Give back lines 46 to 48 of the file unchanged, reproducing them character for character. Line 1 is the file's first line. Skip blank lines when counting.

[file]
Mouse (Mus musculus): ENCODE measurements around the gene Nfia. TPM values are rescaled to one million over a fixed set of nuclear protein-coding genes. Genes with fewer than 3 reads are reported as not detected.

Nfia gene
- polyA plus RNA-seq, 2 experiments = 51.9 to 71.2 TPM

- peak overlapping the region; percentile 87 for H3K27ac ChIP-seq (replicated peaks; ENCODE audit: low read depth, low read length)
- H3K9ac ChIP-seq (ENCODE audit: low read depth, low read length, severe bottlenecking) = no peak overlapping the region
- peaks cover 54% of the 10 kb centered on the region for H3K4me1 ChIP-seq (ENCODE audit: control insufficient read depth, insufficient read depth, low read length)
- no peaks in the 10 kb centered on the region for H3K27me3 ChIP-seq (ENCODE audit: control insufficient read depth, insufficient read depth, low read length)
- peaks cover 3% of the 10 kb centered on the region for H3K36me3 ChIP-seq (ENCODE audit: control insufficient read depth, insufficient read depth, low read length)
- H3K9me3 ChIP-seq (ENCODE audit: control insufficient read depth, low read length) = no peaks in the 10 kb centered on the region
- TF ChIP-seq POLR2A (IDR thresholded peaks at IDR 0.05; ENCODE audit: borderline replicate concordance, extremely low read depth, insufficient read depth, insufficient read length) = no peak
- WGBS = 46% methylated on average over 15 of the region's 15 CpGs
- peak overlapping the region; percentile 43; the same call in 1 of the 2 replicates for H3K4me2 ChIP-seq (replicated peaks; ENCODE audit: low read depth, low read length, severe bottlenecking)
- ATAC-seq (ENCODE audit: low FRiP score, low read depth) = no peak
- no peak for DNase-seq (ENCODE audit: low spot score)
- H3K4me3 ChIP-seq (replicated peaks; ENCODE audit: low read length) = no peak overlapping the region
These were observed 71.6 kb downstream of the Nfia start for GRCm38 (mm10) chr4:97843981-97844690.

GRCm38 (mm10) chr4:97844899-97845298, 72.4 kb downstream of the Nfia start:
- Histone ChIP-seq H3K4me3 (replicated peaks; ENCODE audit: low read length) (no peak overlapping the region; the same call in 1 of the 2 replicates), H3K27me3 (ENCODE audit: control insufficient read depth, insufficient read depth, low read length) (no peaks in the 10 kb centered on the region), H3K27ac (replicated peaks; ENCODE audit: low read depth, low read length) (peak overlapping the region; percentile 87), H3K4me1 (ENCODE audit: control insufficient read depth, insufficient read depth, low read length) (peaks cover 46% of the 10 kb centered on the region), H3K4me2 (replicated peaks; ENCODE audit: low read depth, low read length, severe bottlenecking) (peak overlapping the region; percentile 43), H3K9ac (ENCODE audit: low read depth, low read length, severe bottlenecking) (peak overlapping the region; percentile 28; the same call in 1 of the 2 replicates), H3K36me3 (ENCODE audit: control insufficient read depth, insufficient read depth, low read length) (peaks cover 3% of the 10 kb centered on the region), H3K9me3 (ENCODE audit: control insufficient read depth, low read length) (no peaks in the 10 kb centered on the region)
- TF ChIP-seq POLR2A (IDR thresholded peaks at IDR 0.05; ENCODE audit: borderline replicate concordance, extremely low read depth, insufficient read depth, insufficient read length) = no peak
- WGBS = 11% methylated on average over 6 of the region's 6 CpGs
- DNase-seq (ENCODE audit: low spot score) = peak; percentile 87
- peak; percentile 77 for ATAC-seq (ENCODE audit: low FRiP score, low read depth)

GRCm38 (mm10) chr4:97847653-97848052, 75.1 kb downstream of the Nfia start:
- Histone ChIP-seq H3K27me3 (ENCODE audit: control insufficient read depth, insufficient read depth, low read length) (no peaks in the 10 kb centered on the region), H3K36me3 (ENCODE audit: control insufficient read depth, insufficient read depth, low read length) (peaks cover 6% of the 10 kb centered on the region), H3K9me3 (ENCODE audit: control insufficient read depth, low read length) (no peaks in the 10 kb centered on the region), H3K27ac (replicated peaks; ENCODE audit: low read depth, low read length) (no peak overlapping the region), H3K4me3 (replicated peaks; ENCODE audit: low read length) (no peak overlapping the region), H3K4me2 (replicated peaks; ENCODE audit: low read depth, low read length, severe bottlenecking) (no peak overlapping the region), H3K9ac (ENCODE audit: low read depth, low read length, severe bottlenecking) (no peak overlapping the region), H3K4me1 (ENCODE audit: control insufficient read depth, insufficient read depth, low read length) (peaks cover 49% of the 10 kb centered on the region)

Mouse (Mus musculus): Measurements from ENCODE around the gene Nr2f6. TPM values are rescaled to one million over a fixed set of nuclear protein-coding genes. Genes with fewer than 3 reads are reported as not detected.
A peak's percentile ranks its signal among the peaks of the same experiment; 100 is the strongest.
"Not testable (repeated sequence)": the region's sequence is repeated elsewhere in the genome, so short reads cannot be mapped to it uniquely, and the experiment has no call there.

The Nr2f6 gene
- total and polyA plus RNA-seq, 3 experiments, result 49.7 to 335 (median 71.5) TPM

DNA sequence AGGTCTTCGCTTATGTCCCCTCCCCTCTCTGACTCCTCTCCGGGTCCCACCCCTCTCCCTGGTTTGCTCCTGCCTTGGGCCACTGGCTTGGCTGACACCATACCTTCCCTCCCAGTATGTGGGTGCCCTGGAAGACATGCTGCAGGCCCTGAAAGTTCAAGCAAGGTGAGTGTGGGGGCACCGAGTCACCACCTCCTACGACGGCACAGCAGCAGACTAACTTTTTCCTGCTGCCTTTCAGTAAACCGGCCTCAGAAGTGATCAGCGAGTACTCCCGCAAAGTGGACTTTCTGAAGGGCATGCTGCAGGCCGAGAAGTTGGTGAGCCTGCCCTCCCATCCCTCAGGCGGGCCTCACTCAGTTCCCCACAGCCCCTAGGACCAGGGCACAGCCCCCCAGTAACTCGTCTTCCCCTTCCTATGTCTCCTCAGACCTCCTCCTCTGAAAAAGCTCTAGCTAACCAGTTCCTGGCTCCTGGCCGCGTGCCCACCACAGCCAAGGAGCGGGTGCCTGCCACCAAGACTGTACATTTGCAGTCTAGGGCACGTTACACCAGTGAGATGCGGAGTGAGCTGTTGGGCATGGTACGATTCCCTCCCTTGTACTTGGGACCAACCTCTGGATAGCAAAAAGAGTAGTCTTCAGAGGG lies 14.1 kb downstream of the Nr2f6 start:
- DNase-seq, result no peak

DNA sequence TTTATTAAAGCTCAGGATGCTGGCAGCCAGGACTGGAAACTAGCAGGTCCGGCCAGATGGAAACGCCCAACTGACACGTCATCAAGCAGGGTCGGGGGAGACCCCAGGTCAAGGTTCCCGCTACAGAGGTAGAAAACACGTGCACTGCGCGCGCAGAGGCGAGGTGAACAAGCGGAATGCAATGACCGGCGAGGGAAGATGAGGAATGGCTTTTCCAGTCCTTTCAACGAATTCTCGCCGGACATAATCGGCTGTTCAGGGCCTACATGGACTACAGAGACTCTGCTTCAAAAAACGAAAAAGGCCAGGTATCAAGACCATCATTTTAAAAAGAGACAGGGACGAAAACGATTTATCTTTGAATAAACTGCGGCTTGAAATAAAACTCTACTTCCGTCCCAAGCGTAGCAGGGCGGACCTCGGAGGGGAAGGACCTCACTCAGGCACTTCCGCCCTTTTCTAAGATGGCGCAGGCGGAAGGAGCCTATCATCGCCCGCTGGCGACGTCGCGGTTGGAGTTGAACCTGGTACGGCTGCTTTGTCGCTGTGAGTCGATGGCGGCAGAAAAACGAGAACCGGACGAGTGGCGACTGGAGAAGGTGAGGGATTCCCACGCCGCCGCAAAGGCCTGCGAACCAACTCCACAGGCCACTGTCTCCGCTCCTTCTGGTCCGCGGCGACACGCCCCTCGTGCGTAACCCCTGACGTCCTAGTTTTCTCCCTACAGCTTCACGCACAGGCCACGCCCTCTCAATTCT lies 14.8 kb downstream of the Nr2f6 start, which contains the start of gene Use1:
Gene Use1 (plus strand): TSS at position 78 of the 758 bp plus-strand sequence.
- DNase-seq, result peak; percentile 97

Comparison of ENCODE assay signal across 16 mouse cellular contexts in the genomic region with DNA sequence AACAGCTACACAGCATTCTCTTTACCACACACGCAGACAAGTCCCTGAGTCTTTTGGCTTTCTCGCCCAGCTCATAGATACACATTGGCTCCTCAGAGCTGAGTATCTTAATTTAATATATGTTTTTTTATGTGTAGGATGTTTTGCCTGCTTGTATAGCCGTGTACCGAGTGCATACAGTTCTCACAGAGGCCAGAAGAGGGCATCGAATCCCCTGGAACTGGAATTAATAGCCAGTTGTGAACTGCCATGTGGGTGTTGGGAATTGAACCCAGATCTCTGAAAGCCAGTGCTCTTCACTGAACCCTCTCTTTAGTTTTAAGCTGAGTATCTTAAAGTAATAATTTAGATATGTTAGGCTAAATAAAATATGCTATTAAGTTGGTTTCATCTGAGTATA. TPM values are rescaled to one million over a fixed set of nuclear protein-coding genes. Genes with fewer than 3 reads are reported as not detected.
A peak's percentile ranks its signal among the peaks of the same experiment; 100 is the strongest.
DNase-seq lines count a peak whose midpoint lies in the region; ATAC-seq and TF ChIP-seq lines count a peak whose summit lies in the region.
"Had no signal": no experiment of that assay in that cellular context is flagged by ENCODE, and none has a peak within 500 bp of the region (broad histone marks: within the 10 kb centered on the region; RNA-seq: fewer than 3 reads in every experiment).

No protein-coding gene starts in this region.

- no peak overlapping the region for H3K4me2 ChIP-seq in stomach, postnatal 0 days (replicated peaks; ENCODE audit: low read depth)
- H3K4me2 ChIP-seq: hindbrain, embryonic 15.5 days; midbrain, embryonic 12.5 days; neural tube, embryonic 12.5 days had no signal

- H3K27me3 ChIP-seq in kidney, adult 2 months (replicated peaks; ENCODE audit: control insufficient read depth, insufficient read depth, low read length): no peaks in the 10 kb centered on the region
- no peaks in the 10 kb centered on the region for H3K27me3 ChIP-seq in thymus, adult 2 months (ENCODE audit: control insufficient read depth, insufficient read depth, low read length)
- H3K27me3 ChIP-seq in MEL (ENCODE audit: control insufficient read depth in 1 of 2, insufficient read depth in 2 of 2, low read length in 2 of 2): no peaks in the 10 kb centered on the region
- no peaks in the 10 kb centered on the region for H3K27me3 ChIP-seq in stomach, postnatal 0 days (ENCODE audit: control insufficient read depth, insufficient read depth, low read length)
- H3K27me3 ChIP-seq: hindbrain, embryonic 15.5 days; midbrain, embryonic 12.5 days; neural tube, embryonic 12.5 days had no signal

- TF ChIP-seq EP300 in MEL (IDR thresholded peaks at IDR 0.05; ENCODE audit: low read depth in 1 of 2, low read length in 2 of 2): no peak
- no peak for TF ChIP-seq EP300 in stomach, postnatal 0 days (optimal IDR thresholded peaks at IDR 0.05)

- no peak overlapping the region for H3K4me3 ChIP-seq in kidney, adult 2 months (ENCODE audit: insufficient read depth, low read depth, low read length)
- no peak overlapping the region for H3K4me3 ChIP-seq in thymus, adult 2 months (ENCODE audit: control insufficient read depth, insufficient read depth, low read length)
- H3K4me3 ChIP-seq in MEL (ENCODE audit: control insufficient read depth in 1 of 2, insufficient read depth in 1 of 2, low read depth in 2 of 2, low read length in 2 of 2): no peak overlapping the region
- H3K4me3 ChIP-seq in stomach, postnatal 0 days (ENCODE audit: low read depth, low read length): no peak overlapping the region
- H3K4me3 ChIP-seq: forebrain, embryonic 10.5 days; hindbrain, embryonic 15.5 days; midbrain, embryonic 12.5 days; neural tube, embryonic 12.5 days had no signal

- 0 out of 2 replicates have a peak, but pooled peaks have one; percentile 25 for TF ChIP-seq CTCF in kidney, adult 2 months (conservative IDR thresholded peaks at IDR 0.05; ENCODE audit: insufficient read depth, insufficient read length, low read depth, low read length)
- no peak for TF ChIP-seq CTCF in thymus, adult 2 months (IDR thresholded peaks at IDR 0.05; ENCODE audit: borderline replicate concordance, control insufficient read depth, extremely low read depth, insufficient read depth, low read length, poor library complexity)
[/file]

- H3K27me3 ChIP-seq: hindbrain, embryonic 15.5 days; midbrain, embryonic 12.5 days; neural tube, embryonic 12.5 days had no signal

- TF ChIP-seq EP300 in MEL (IDR thresholded peaks at IDR 0.05; ENCODE audit: low read depth in 1 of 2, low read length in 2 of 2): no peak
- no peak for TF ChIP-seq EP300 in stomach, postnatal 0 days (optimal IDR thresholded peaks at IDR 0.05)